Genetic causes of mild hyperhomocysteinemia in patients with premature occlusive coronary artery diseases

Michael Y. Tsai, Barry G. Welge, Naomi Q. Hanson, Michelle K. Bignell, John Vessey, Kerry Schwichtenberg, Feng Yang, Faye E. Bullemer, Rhonda Rasmussen, Kevin J. Graham

Research output: Contribution to journalArticlepeer-review

103 Scopus citations


Elevated plasma homocysteine is increasingly being recognized as a risk factor for coronary artery disease (CAD). Although there is general agreement on the importance of micronutrients and genetic predisposition to elevated plasma homocysteine, the exact influence of the known prevalent mutations in genes which regulate homocysteine metabolism is hot clear. We studied 376 cases of individuals with premature CAD with respect to their fasting and post-methionine load (PML) total homocysteine (tHcy) concentrations. We also determined the presence or absence of the T833C and G919A mutations of the cystathionine-β-synthase (CBS) gene, the C677T mutation of the methylene tetrahydrofolate reductase (MTHFR) gene, and the A2756G transition of the B12 dependent methionine synthase (MS) gene. Our objectives were therefore both to confirm the relationship of plasma homocysteine with premature CAD and to examine the importance of genetic influence on both fasting and PML homocysteine. Approximately 32% of the CAD patients had fasting hyperhomocysteinemia and 16% had PML hyperhomocysteinemia. Of these, 8.5% had both forms of hyperhomocysteinemia (combined hyperhomocysteinemia). The T833C mutation in the CBS gene and the thermolabile C677T mutation in the MTHFR gene seem to play an important role in the subset of individuals with combined hyperhomocysteinemia. The A2756G transition in the MS gene is not associated with elevated plasma tHcy. Many cases (47%) of hyperhomocysteinemia are not associated with micronutrient deficiencies, impaired renal function, and/or currently known genetic mutations. Further work is needed to study whether unknown mutations, particularly those residing in the intronic sequences of the genes involved in homocysteine metabolism, other environmental factors, or interaction of gene, nutrient, and environmental factors may be the cause of currently unexplained cases of mild hyperhomocysteinemia.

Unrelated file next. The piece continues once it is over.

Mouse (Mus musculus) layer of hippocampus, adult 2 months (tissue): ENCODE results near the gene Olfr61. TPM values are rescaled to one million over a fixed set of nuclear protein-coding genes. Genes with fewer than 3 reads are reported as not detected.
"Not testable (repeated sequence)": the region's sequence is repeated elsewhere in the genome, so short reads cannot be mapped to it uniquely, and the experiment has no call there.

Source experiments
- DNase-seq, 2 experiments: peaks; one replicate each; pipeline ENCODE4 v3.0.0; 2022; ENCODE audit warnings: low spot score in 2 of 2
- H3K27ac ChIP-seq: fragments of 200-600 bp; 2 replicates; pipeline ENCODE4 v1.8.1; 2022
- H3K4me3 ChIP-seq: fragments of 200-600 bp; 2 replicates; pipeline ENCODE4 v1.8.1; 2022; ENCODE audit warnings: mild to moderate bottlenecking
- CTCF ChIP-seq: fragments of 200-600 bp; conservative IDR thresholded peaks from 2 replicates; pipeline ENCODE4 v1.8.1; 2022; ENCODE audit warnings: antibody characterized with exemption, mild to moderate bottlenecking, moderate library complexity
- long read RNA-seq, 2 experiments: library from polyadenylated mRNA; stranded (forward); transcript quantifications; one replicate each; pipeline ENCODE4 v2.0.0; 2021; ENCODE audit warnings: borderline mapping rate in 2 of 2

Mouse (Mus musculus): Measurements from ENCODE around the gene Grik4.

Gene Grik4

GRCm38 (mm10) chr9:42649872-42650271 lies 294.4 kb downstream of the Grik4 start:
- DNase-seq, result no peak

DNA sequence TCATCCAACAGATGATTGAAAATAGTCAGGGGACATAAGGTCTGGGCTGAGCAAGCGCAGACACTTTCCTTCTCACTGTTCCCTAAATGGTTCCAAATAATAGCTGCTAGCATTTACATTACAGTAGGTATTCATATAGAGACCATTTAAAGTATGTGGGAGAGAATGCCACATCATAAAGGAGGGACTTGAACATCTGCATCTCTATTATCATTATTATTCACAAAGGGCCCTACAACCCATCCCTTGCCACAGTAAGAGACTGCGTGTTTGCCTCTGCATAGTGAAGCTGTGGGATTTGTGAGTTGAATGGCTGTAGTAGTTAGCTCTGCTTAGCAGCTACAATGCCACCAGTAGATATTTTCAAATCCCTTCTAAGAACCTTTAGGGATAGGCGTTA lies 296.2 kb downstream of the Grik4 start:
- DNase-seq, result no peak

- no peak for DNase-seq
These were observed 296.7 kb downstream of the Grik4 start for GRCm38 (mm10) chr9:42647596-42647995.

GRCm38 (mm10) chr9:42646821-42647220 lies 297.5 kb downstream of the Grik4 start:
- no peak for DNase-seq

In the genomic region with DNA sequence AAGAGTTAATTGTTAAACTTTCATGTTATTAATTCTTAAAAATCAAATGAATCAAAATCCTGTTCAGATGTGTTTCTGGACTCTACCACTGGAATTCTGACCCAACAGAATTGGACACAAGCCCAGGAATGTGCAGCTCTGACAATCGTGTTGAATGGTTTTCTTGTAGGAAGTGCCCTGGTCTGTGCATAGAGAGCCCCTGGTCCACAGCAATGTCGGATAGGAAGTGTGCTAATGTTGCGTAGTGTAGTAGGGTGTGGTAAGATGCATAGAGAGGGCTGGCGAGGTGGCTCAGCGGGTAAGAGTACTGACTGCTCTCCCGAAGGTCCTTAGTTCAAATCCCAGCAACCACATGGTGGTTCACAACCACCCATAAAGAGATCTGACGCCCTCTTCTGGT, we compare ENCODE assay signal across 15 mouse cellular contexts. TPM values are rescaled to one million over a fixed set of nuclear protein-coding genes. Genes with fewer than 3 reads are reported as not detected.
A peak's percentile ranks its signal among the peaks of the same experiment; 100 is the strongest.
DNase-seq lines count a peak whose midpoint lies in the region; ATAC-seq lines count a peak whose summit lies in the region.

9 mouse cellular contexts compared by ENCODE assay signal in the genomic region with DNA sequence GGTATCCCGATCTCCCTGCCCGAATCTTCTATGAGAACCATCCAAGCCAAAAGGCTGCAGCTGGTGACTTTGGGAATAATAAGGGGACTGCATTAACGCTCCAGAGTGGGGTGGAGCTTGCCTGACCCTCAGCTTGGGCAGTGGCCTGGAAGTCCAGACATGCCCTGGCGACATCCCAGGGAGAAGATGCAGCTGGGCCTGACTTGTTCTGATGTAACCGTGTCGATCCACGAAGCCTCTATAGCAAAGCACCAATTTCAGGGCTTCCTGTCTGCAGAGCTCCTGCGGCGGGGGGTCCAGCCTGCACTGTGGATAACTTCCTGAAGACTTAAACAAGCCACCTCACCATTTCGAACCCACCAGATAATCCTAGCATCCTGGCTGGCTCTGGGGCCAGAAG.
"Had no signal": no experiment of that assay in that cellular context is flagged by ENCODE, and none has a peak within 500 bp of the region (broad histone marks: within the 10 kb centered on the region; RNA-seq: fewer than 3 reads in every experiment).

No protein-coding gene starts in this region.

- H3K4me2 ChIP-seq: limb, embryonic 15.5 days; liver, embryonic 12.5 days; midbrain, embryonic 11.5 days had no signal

Original languageEnglish (US)
Pages (from-to)163-170
Number of pages8
Issue number1
StatePublished - Mar 1999

Bibliographical note

Funding Information:
This study was supported in part by a grant from the Minnesota Medical Foundation of the University of Minnesota and by a grant from the American Heart Association, Minnesota Affiliate.


  • B vitamins
  • Cardiovascular diseases
  • Cystathionine β- synthase
  • Homocysteine
  • Methionine load
  • Methionine synthase
  • Methylenetetrahydrofolate reductase


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